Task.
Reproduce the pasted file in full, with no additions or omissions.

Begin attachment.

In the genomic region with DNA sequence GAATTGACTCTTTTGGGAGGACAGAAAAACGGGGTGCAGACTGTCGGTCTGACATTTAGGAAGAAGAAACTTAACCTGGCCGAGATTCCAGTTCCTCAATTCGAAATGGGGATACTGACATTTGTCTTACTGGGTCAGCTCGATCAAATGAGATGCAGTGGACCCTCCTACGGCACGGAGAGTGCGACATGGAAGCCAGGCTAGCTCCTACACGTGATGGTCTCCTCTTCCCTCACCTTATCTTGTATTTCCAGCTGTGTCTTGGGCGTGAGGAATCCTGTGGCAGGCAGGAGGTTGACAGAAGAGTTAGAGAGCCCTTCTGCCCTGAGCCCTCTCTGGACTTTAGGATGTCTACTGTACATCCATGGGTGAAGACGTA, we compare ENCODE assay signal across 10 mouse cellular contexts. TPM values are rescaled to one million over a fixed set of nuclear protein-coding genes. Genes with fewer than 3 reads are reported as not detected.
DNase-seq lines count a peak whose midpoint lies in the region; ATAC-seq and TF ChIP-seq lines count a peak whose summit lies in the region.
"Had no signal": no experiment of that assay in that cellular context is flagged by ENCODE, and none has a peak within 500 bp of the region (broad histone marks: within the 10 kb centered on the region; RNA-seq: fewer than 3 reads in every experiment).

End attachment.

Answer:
In the genomic region with DNA sequence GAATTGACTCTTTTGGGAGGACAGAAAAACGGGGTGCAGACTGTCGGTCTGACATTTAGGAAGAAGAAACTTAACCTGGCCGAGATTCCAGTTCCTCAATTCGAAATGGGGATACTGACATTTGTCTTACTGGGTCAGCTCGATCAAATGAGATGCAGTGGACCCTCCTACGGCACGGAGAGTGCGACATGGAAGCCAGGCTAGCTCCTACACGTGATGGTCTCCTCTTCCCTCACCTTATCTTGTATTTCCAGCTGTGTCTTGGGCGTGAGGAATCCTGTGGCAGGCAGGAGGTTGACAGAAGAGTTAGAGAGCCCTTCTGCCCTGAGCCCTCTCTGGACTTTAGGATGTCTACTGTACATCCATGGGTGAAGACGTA, we compare ENCODE assay signal across 10 mouse cellular contexts. TPM values are rescaled to one million over a fixed set of nuclear protein-coding genes. Genes with fewer than 3 reads are reported as not detected.
DNase-seq lines count a peak whose midpoint lies in the region; ATAC-seq and TF ChIP-seq lines count a peak whose summit lies in the region.
"Had no signal": no experiment of that assay in that cellular context is flagged by ENCODE, and none has a peak within 500 bp of the region (broad histone marks: within the 10 kb centered on the region; RNA-seq: fewer than 3 reads in every experiment).